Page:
The problem with this kind of MLS language designed to protect the MLS is that it creates a confusing environment for agents that are asked to sign license agreements by photographers who intend to resell photos and it encourages agents to do their own photography to avoid all this craziness.

I guess the best approach to counter this foolishness is to publicize Joel’s advice and successful litigation by real estate photographers.

Thanks Michele for the example!

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8 Responses to “An Example Of The Photo Ownership Language That Some MLSs Use”

  • Indeed. It would seem to me that they are asking and requiring Realtors to sign away rights they do not own or even control if they used a professional photographer unless the photographer signed away the rights to the Realtor. My question to a lawyer is can boiler plate agreements such as this stand up legal when people are being asked to sign over rights that are not legally theirs to sign over? And can any organization insist on rights they are not legally entitled to. Usage rights are one thing but ownership rights surely are another.

  • @Peter – There are some or perhaps many MLSs that have abandoned the kind of language above and tried to come up with more reasonable rules… for example 3 years ago the NWMLS in the Seattle area used to have language similar to above but improved it (see: http://photographyforrealestate.net/2012/08/21/open-letter-to-the-nwmls-seattleking-county-multiple-listing-service/) and made it more reasonable and even have a licence agreement for photographers to use (but it has problems and most don’t use it)… But at least they are trying to be reasonable.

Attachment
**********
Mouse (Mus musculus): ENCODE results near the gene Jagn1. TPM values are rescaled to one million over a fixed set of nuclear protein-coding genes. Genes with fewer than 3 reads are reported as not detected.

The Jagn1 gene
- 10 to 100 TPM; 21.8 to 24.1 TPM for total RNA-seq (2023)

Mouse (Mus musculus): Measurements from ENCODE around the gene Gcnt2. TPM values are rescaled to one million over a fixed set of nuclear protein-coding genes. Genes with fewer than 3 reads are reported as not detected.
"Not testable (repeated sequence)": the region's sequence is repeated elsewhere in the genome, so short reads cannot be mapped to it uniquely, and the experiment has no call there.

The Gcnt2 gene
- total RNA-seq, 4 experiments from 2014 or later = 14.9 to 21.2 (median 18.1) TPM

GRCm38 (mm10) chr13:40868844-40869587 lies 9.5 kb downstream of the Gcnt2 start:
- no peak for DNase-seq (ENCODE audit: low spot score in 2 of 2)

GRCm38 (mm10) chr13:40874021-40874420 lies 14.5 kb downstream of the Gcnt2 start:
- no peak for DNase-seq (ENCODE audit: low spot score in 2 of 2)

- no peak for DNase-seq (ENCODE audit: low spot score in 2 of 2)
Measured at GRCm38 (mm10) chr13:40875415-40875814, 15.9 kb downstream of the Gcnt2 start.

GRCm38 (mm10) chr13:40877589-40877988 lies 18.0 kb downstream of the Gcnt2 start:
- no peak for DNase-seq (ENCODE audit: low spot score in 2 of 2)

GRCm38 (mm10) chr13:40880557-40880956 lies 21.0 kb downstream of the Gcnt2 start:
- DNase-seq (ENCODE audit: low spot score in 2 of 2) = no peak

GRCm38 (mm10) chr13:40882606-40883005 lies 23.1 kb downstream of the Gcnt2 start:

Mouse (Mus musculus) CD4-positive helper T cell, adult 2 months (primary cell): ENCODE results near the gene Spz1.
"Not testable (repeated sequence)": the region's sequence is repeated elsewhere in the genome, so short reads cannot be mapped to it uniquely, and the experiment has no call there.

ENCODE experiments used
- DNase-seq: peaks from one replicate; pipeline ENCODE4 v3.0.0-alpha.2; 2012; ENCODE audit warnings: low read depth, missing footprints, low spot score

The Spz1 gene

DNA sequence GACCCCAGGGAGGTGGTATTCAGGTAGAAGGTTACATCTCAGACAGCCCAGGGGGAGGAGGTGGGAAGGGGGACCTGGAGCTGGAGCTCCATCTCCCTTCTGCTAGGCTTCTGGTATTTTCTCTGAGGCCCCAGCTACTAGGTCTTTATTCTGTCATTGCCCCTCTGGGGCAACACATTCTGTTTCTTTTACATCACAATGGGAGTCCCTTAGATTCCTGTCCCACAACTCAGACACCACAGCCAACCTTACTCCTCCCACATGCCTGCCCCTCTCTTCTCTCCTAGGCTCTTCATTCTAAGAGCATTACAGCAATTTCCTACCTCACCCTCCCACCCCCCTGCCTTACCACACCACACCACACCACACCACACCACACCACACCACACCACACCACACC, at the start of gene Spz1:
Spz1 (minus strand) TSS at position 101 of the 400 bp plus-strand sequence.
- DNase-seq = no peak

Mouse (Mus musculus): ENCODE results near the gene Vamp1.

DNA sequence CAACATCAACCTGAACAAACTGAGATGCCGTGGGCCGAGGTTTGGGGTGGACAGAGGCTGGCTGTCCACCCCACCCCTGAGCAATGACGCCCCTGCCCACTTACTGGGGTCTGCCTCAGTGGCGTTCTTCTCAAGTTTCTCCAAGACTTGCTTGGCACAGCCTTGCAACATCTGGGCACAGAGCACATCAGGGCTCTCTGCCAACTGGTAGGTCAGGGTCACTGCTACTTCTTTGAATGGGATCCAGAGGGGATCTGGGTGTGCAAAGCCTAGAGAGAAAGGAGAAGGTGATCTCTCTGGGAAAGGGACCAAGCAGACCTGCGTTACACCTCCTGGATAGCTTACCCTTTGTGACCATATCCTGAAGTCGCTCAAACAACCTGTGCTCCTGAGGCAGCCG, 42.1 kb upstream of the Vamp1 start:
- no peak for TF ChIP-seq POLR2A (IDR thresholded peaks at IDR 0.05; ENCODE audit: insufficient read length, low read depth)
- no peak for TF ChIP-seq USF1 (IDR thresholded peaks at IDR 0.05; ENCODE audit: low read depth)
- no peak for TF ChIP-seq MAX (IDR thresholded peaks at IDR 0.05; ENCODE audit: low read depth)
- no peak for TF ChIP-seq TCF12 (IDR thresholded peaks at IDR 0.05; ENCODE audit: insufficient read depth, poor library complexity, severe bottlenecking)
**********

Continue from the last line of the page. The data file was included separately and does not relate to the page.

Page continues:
• Don’t ask, Don’t tell…

    Simply put you own the copyrights unless you sign them over. Why would you even bring up the point ahead of time in a written agreement between you and the realtor. If you don’t talk about it you still own the rights no matter what. That always places the realtor in the wrong. Never upload the images for a realtor. Don’t ask don’t tell.

    conflicts about copyrights can’t cost the average photographer a fraction of a fraction of a fraction of a percent in income. There are only those very rare instances where this could ever impact your earnings for more than a couple hundred dollars worst case.

    Get smart… don’t ask don’t tell. Don’t even talk about it and don’t ever sign something. You’ll be much farther ahead than the cost of one discussion with a lawyer.

  • That is quite extreme and feel fortunate that my local MLS only mention of copyright concerns their compiled reports without the faux ownership grab. Additionally, they make fineable offence (no warning to adjust to comply) if another Realtor uses another Realtors photos or narrative without their permission (assuming the could give permission on photos). Extreme language like that is really more to protect the organization, so if there is a copyright issue, they can point the finger at the Realtor for uploading what they accepted in good faith.